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A True Mob Story
|     review    |     awards     |     availability     |
Andy Lau and Gigi Leung
Chinese: 龍在江湖
Year: 1998
Director: Wong Jing
Cast: Andy Lau Tak-Wah, Gigi Leung Wing-Kei, Suki Kwan Sau-Mei, Mark Cheng Ho-Nam, Ben Ng Ngai-Cheung, Alex Fong Chung-Sun, Sam Lee Chan-Sam, Ng Chi-Hung, Chan Wai-Man, Lee Siu-Kei, David Lee Seung-Man, Wong Tin-Lam, Dennis Chan Kwok-San, Joe Ma Tak-Chung
The Skinny: Wong Jing makes a good movie! This commercial triad drama starring Andy Lau proves to be affecting and even a little complex.
 
Review
by Kozo:

Triple-threat Wong Jing wrote, produced and directed this hit triad drama. A True Mob Story deals with the trials of a low-level triad boss named Cheung Dee (Andy Lau) as he finds himself double-crossed by those he trusts and hunted by those heís hurt. Years ago, Cheung Dee saved boss Prince (Mark Cheng) from evil triad Crazy Ball (a vicious Ben Ng). The act of heroism won him fame and a territory. Sadly, the years since have not been kind, as heís become a bit of a joke. Dee is now near-spineless, kowtowing to his bosses and taking credit where it isnít deserved.

Despite all this, heís cared for by his long-suffering friend Ruby (Suki Kwan), who has held a torch for him since his wife died in the same fight that earned Dee his fame. Her affection for Dee is probably the most compelling relationship in the movie, but itís downplayed as soon as Gigi Leung enters as his lawyer Sandy. She has faith in Dee, believing heís a good guy despite his triad lifestyle.

It turns out that Dee is a good guy - an example of the righteous triad glorified in movies like A Better Tomorrow. Unfortunately, Wong Jingís triad underworld is not the one popularized in movies like Young and Dangerous. Deeís spinelessness comes from the fact that his brand of righteousness is ineffective in the underworld - he becomes everyoneís patsy and whipping boy. It isnít until Dee takes a stand and fights back that he regains his self-respect.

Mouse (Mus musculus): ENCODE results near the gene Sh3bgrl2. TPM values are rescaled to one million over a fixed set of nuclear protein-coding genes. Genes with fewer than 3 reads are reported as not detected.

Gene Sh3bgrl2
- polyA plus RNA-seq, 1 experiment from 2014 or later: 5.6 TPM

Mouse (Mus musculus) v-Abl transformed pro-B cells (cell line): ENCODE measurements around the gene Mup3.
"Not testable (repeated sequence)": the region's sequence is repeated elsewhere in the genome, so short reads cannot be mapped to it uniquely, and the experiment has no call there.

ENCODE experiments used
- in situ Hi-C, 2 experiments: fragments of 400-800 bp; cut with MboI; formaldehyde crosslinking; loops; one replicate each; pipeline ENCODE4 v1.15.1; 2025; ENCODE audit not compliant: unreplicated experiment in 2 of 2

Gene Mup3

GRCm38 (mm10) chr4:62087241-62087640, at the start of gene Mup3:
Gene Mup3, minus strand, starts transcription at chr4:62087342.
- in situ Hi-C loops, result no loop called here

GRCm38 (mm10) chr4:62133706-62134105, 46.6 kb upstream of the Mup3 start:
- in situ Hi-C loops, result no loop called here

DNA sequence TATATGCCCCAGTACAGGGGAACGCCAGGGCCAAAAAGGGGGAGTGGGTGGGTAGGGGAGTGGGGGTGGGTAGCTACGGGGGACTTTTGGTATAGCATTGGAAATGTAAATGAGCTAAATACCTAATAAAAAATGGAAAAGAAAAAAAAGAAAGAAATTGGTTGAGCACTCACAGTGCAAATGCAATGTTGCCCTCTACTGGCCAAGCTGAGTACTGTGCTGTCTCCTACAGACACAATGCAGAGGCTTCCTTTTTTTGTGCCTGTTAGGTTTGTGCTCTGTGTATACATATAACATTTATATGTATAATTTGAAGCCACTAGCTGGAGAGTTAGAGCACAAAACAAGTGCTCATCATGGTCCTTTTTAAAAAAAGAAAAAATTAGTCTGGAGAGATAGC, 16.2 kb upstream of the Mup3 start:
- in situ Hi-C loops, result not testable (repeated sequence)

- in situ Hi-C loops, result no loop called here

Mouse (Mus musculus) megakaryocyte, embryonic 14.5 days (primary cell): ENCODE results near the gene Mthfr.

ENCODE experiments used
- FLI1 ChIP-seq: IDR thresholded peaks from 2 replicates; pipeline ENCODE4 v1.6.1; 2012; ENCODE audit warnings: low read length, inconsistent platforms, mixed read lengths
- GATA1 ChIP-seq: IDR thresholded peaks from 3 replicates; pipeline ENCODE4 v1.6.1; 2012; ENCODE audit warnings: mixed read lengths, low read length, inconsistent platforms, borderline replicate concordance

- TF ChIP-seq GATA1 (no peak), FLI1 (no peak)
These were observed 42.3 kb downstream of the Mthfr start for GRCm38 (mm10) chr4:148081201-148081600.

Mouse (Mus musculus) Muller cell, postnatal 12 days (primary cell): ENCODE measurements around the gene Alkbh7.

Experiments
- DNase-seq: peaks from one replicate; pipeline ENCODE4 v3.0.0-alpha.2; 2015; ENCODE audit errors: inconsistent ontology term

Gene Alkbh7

This is a commercial story with some dark subtext. Wong Jing has managed to take his usual cloying themes and give them some weight. Helping things is Andy Lau, who turns in one of his best performances ever. He sometimes recalls his more smarmy and annoying characters, but he adds depth behind the buffoonish facade. Suki Kwan is impressive as Ruby, and the usual gang of triad supporting players (Mark Cheng and Ben Ng) are effectively sinister. 

The film falters in the subplot of lawyer Sandy, who is possibly the most unrealistic character ever seen in an HK film. Itís mind-boggling to believe she would give up everything for Dee, but she does - and willingly. Sandy is Wong Jingís deux ex machina, and sheís played with wooden flair by the typically wooden Gigi Leung. At least the film doesnít compromise, giving us a moral among this battlefield of moral ambiguity:  It doesnít pay to be a wise guy - even if youíre a good one.

It would be better if that message were more apparent, but youíre torn between rooting for Dee and wondering how a weasel like him can get off (despite his righteousness, heís a pretty average triad). Wong Jing mixes his messages and leaves us wondering what the hell heís talking about. However, the film is excellent entertainment. Wong Jing and Andy Lau have given us a dark, turbulent and possibly unsatisfying ride, but one that is definitely worth taking. (Kozo 1998)

 
Awards: 18th Annual Hong Kong Film Awards
• Nomination - Best Song ("You're My Woman", performed by Andy Lau Tak-Wah)
Availability: DVD (Hong Kong)
Region 0 NTSC
Mei Ah Entertainment
16x9 Anamorphic Widescreen
Cantonese and Mandarin Language Tracks
Dolby Digital 5.1 / DTS 5.1
Removable English and Chinese subtitles
*Also Available on Blu-ray Disc
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image courtesy of Mei Ah Laser Disc Co., Ltd.

   
 
 
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